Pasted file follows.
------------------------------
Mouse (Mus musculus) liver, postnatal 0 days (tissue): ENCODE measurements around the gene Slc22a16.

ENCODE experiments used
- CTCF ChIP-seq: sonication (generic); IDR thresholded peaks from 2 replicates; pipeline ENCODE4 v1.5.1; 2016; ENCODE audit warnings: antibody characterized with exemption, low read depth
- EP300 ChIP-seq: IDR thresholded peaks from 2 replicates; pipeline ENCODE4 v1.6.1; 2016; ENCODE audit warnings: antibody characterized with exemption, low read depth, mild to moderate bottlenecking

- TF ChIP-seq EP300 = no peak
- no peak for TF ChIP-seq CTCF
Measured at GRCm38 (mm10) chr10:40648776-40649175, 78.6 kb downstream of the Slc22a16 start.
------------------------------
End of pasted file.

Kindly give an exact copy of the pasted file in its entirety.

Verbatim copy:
Mouse (Mus musculus) liver, postnatal 0 days (tissue): ENCODE measurements around the gene Slc22a16.

ENCODE experiments used
- CTCF ChIP-seq: sonication (generic); IDR thresholded peaks from 2 replicates; pipeline ENCODE4 v1.5.1; 2016; ENCODE audit warnings: antibody characterized with exemption, low read depth
- EP300 ChIP-seq: IDR thresholded peaks from 2 replicates; pipeline ENCODE4 v1.6.1; 2016; ENCODE audit warnings: antibody characterized with exemption, low read depth, mild to moderate bottlenecking

- TF ChIP-seq EP300 = no peak
- no peak for TF ChIP-seq CTCF
Measured at GRCm38 (mm10) chr10:40648776-40649175, 78.6 kb downstream of the Slc22a16 start.